Diamond, which a year ago seemed to have little to worry about beyond building enough airplanes to meet the demand, is scurrying these days to deal with a variety of challenges, not the least of which is a sharp drop-off in orders due to the global financial crisis.
There has been some good news, though. Diamond did make the first flight of its higher-powered single-engine D-Jet last fall, and development is on track with that project.
And DA42 operators are mostly in the air again. German aircraft engine maker Thielert, still going through reorganization in hopes of attracting a buyer, announced last summer that it was going to lower prices for spares and inspections in the Centurion turbodiesel engine that powers Diamonds' DA42 Twin Star. According to Diamond North America President Peter Mauer, Thielert has made good on that promise and "reasonably" priced parts are shipping. While there are still airplanes "grounded" since Thielert's troubles began last spring, Mauer said it was not for lack of parts or service but the "owners' choice" at this point. Some are doubtless, Maurer agreed, waiting until the Austro option becomes available.
One choice Twin Star owners will have in the coming months is to replace the Thielert engines in their Twin Stars with a new option, 170 hp Austro diesels, a project Diamond's sister company is hurrying to complete. The engines, Mauer said, will be based on a Mercedes core, as are the Thielerts, but with new, more durable and reliable components, such as a much longer-lived gearbox than on the Thielert product, as well as more horsepower for better all-around performance.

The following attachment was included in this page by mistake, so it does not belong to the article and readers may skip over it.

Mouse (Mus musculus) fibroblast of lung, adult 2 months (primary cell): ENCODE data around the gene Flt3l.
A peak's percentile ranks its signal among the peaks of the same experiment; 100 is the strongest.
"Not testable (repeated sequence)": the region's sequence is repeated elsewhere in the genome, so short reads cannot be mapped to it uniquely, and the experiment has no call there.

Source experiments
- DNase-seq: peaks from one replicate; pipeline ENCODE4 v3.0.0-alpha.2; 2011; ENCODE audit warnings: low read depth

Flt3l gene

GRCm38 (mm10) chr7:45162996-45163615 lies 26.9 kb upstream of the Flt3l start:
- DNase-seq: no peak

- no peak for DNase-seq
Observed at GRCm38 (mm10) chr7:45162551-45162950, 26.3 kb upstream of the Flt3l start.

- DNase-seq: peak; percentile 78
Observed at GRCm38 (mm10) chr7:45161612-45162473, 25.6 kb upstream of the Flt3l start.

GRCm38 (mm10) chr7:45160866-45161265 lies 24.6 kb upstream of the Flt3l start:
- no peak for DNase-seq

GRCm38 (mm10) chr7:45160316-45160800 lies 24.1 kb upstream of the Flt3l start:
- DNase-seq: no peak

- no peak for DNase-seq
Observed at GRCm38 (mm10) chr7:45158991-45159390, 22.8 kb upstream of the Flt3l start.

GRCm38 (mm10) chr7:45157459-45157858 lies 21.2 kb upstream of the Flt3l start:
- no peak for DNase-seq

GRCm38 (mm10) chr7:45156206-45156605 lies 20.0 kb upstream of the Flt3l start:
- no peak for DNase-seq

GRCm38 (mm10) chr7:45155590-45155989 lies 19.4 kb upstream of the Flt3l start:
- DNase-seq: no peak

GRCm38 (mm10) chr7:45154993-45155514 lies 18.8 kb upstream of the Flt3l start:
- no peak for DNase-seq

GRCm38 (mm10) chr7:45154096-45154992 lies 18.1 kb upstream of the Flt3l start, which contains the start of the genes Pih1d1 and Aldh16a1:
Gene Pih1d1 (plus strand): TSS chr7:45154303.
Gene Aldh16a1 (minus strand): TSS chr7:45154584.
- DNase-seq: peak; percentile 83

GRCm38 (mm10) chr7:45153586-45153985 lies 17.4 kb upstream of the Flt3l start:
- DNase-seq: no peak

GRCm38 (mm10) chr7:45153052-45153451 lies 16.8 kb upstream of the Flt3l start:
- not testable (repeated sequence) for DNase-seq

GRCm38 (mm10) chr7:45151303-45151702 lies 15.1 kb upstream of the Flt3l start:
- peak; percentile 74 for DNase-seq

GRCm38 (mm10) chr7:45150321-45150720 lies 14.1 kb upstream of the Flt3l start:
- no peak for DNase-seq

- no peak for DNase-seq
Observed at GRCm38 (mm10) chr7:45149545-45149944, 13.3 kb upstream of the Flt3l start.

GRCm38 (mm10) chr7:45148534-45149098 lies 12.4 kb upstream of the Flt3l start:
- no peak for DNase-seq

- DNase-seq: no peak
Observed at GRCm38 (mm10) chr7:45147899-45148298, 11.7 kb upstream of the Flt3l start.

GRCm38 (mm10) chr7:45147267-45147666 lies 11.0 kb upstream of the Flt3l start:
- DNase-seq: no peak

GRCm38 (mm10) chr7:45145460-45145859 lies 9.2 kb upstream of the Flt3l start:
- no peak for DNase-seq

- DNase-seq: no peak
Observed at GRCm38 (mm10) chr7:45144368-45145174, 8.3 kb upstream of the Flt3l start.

Diamond is also flying its Lycoming-powered DA42 prototype and expects to have the gas-piston twin certified and ready to deliver by around the time you read this. With a pair of 180 hp IO-360s, the new airplane should be a strong performer, with better takeoff, climb and cruise performance at most altitudes than the Thielert-powered DA42, though it will almost double the very miserly fuel flow of the Thielerts. Lycoming has worked with Diamond to supply counter-rotating engines for the airplane, and Hartzell has developed a new prop for it, as well. Diamond is saying that the airplane "might" be retrofittable to Austro engines when they become available, sometime in 2009. Price of the G1000-equipped, Lycoming-powered airplane, designated the DA42 L360, is $599,500.
Lastly, citing concerns over slow sales of high-end piston-powered transportation airplanes, Mauer announced that Diamond would be slowing development of its DA50 Super Star five-place piston single. The 200-plus-knot airplane, which features the largest cabin by far in its class, will have light pressurization and be powered by a 350 hp Continental gas piston engine, with fadec. Now Diamond has announced a new version, which it hopes to introduce first, the 170 hp Magnum. It will be powered by the 170 hp Austro engine. Its projected airspeed is 50 knots slower and it will seat one less backseat occupant than the 350 hp version, though it will be very miserly on fuel.